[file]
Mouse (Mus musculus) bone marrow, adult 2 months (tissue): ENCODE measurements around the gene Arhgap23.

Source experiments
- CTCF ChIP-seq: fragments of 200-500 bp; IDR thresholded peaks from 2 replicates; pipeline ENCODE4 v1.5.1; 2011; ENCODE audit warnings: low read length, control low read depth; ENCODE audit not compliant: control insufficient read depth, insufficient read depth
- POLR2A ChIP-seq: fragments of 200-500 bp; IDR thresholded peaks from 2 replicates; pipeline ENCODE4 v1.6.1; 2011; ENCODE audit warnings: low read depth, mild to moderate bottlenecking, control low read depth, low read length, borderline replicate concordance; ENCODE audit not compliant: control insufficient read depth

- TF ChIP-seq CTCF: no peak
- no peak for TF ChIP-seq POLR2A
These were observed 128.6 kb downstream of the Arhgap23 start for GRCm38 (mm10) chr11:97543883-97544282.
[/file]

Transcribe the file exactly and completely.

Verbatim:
Mouse (Mus musculus) bone marrow, adult 2 months (tissue): ENCODE measurements around the gene Arhgap23.

Source experiments
- CTCF ChIP-seq: fragments of 200-500 bp; IDR thresholded peaks from 2 replicates; pipeline ENCODE4 v1.5.1; 2011; ENCODE audit warnings: low read length, control low read depth; ENCODE audit not compliant: control insufficient read depth, insufficient read depth
- POLR2A ChIP-seq: fragments of 200-500 bp; IDR thresholded peaks from 2 replicates; pipeline ENCODE4 v1.6.1; 2011; ENCODE audit warnings: low read depth, mild to moderate bottlenecking, control low read depth, low read length, borderline replicate concordance; ENCODE audit not compliant: control insufficient read depth

- TF ChIP-seq CTCF: no peak
- no peak for TF ChIP-seq POLR2A
These were observed 128.6 kb downstream of the Arhgap23 start for GRCm38 (mm10) chr11:97543883-97544282.